That evening we went back to Elizabeth’s house. Now, there was a time in my life when the thought of sleeping in the bed of someone who’d recently passed over would have filled me with horror. But you know, that night, as Paul and I cuddled up in Nana’s big, soft bed, I felt nothing but comfort. It was the most perfect place to be. There was nowhere else on Earth I would rather have been as we experienced both the loss of a wombyn we loved, and marvelled at the beauty and magic of her transition. She was right there with us. Love transcended our different dimensions.

As we lay in her bed, I saw, not in my mind’s eye, but with eyes wide open, Elizabeth in a hot air balloon, way up high, smiling, waving, healthy. The same happy image of her as in my dream a few weeks before. She was saying goodbye.

The next day, Bethany and Eliza, ran with joy on Nana’s beach. Half naked, despite the cold winter wind, they played and danced fully, enjoying life in a place their Nana had looked out over every day, for many years. She’d have smiled.

Nana’s funeral/cremation was traditional. Our ceremony for her, more reflective of our beliefs, will be to plant a tree with some of her ashes at Moondawn Farm (home of The Mother magazine’s family camps, and a placenta burial site). The girls are choosing to plant some of the flowers and bushes that grow in her garden, too.

There are many parenting publications, even those that promote natural parenting, which assume a political correctness by presenting the pros and cons of vaccination. Until MY dying day I will shout from the rooftops that there are NO pros to mass vaccination! I don’t expect you to believe me. I do, however, hope that you’ll have enough wisdom to do your own research. The information is out there. The truth, the facts, the research. It’s all there! Just don’t expect your doctor or the government or pharmaceutical companies to rush to your aid. They won’t.

Ask your doctor for the ingredients in vaccines. Ask them to sign a consent form agreeing to take full responsibility, financial or otherwise, if any reaction happens to your child or parent. Ask the manufacturers if they are prepared to do the same. And if any of them are, do give me a call. You may not be able to choose for your parents whether or not they vaccinate, but you are responsible for your child. It is their life at risk, not yours.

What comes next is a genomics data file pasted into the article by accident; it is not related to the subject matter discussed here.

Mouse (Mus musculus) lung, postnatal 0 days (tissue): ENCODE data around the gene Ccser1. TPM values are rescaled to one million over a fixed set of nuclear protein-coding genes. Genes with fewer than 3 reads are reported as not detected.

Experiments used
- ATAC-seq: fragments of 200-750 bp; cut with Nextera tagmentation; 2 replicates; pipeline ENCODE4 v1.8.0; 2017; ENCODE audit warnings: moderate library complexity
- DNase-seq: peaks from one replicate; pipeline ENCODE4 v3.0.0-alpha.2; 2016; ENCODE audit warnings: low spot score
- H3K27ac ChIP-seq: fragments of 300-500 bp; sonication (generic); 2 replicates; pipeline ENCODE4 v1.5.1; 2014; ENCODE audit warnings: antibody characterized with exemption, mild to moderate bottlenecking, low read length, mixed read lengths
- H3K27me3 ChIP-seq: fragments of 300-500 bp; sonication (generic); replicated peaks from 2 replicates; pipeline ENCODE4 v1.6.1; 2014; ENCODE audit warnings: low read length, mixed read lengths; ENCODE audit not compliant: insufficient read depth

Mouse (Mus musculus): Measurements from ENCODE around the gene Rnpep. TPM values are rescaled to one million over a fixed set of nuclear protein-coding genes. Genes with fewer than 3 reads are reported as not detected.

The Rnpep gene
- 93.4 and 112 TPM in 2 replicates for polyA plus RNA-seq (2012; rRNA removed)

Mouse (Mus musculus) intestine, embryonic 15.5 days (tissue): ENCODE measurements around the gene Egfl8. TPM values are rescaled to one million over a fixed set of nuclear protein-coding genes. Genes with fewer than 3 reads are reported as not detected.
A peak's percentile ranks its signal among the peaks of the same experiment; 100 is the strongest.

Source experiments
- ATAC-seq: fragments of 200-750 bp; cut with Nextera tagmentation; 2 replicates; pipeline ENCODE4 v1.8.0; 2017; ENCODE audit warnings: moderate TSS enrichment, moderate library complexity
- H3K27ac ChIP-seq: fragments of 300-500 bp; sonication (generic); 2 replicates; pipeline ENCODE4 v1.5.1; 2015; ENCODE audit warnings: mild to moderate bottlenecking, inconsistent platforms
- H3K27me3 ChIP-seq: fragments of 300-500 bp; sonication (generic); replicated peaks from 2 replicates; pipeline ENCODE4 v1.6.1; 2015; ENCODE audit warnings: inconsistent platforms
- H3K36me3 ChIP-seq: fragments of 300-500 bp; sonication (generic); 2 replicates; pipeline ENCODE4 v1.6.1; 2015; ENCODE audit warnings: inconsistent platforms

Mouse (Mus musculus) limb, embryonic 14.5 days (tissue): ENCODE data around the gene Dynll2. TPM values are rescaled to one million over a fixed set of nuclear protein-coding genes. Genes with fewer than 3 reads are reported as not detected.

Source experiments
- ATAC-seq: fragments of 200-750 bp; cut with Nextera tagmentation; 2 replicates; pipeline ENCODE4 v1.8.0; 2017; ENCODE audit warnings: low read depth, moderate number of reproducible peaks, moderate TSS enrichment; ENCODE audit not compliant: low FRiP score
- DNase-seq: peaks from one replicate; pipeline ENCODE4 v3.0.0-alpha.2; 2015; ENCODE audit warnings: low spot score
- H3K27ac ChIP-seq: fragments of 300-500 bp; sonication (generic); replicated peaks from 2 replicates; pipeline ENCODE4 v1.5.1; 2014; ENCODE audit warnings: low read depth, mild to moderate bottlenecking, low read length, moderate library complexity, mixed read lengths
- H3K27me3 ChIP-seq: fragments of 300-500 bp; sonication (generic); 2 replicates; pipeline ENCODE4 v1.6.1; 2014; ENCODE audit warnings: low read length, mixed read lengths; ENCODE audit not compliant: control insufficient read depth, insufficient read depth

You, your children and your parents can protect yourselves from influenza by taking care of your well- being. Get plenty of rest, cut out junk foods, sugars, fats, drink two litres of water each day, make daily exercise of some description a priority. Keep happy company. Switch off the news.

Seek regular chiropractic care for your children. Chiropractors, the experts in spinal care, will tell you that “through your nervous system you perceive the world, adapt to stress, coordinate all your body parts and functions, express emotion, and create your conscious reality. Chiropractic care aligns the spine so that malfunctions don’t interfere with your nervous system. You could also try cranio-sacral therapy. Your health is in your hands. Be proactive. Don’t be brainwashed into believing that vaccines are necessary for good health. They’re not.

Injecting poison into the body of an infant, child or an elderly person to protect them from disease, is the greatest global terrorism we will ever face. It is only when we step off the hypnotist’s stage (aka government, and department of health) and look the myth of vaccination in the eye and say “enough is enough”, will we truly discover how healthy our children and parents can be.

Good bye Elizabeth. We miss you.

In memory of

Mary Elizabeth Robinson

22nd February 1922 — 18th January 2006

Daughter of Eliza; mother of Paul, Vernon, Nicholas and Mark;
grandmother of Hannah, Harriet, Bethany, Eliza,
Elizabeth, Grace, Andrew, Oliver and Gabriella;
mother-by-marriage of Veronika, Elaine, Julie and Julia.

The Traveller

By James Dillet Freeman

She has put on invisibility
Dear Lord, I cannot see -
But this I know, although the road ascends
And passes from my sight
That there will be no night
That you will take her gently by the hand,
And lead her on
Along the road of life that never ends,
And she will find it is not death, but dawn.
I do not doubt that You are there as here,
And You will hold her dear.
Our life did not begin with birth,
It is not of the earth
And this that we call death, it is no more
Than the opening and closing of a door
And in Your house how many rooms must be
Beyond this one where we rest momentarily.
Dear Lord, I thank You for the faith that frees,
The love that knows it cannot lose its own
The love that, looking through the shadows, sees
That You and she and I are ever one.